Many arrive early to set gates, plant flags and help Coach Chuck and Coach Mark prepare for the day. All attend morning safety meetings before the athletes arrive. And when BBSEF is preparing to host an event, holding an event or packing up after an event, most – if not all – pitch in at the end of the day to move gates, b-netting, and equipment to the next place it needs to be.

Here is what a few had to say about the season:

“It’s great to see the progression not only of the athletes, but the coaches too.” – Alpine Coach Ben Roberts

“It’s been a great season with the Alpine and Freeride working together and bringing the kids together, traveling together and working together as a team. It has been a really fun year!” – Alpine Coach Pam Tucker

“I can’t wait to get more kids on the Freeride team!” – Freeride Coach Nick Treat

“I am really proud of the coaches. We had full enrollment this year, and everyone worked hard to make sure that every team member made progress and had fun. It is a great group of people who care about the kids and pitch in to help each other out.” – Mitey Mites Head Coach Chuck Combs

“The annual Coaches Cup Finale is a time to celebrate athlete success. No matter where they finish during competition, Mitey Mites leave the mountain at the end of the season improved skiers.” – Mitey Mite Coach Demo

We are honored to work with so many people who dedicate their time to sharing the joy of skiing, snowboarding and competition with kids. Thank you coaches!

by posted 03/08/2019
Race Day Highs and Lows

Smiles and Friendships


The competitive season is here, and it is loaded with excitement, enthusiasm, nerves, hope and anxiety, not to mention the potential for disappointment. Sport Psychologist Dr. Jim Taylor offers specific suggestions for supporting your child on race day:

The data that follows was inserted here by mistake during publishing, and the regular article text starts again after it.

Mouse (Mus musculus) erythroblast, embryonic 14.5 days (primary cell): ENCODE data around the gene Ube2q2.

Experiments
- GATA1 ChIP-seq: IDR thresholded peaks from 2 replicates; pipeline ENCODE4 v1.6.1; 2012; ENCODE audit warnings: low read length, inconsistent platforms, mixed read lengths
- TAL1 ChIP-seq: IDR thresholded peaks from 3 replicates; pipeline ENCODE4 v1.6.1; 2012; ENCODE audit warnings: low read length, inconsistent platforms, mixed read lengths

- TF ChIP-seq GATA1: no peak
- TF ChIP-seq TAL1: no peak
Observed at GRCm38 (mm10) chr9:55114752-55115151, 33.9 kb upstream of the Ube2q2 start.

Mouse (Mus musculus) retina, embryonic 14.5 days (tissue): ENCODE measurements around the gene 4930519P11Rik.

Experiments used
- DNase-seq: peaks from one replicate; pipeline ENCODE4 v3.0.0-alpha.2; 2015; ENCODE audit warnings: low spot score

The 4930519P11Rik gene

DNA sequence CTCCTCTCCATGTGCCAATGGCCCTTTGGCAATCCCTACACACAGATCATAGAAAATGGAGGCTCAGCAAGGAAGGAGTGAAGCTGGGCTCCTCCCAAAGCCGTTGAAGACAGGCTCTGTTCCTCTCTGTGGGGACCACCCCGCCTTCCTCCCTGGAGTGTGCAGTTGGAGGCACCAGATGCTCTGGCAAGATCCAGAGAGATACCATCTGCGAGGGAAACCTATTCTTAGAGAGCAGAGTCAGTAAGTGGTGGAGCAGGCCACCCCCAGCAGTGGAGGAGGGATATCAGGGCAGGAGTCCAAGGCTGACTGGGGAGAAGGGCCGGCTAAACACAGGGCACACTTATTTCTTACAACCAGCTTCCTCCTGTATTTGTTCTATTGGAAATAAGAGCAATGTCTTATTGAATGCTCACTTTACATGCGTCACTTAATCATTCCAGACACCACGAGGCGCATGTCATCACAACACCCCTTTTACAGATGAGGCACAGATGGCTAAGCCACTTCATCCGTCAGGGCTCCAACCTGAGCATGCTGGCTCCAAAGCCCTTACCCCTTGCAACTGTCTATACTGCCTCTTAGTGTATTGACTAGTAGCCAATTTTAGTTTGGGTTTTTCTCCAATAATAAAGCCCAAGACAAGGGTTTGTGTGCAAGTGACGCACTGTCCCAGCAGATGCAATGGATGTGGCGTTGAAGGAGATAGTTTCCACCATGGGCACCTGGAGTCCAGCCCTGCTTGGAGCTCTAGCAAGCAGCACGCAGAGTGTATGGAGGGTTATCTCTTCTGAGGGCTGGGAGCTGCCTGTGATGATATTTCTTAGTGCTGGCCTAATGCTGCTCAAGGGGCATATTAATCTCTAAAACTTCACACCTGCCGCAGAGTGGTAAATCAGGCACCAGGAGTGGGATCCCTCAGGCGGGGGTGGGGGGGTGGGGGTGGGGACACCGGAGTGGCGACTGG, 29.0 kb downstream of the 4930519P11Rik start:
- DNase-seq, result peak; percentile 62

• Remind yourself why your kids ski race (and it has nothing to do with results).
  • Be happy and have fun at races. If you are, your children mostly likely will too.
  • If you can’t control your emotions at races, don’t go.
  • Before races, if you find that you are stressed, worried, or anxious, stay away from your kids.
  • Before races, don’t try to motivate or coach them; nothing you say will help, but a lot you say can hurt.
  • Before every race run, smile and say “I love you.” 
  • Don’t look at Live-Timing, at least until you’ve talked to your young racer and heard firsthand how race day went. Better yet, uninstall it from your phone!
  • After every race run, smile and say “I love you. Do you want a snack?”
  • After races, if you find yourself frustrated, angry, or otherwise upset, stay away from your kid till you’ve calmed down.
  • Here’s the toughest one: NEVER, EVER talk about results!! I know this sounds impossible, but it can be done (though it takes tremendous willpower). If your children bring up results, just say, “Results don’t matter now. What matters is that you gave your best effort and had fun.”

“…what matters is not the results, but rather that young racers have a passion for our sport, are willing to work hard and accept its inevitable highs and lows, and continue to develop physically, technically, and mentally in preparation for transition to [the next level].” (Taylor, 2018)


Find Dr. Taylor’s full article on the subject at:



Jim Taylor, Ph.D., competed internationally while skiing for Burke Mountain Academy, Middlebury College, and the University of Colorado. Over the last 30 years, he has worked with the U.S. and Japanese Ski Teams, many World Cup and Olympic racers, and most of the leading junior race programs in the U.S. and Canada. He is the creator of the Prime Ski Racing series of online courses and the author of Train Your Mind for Athletic Success: Mental Preparation to Achieve Your Sports Goals.To learn more or to contact Jim, visit drjimtaylor.com


by posted 01/11/2019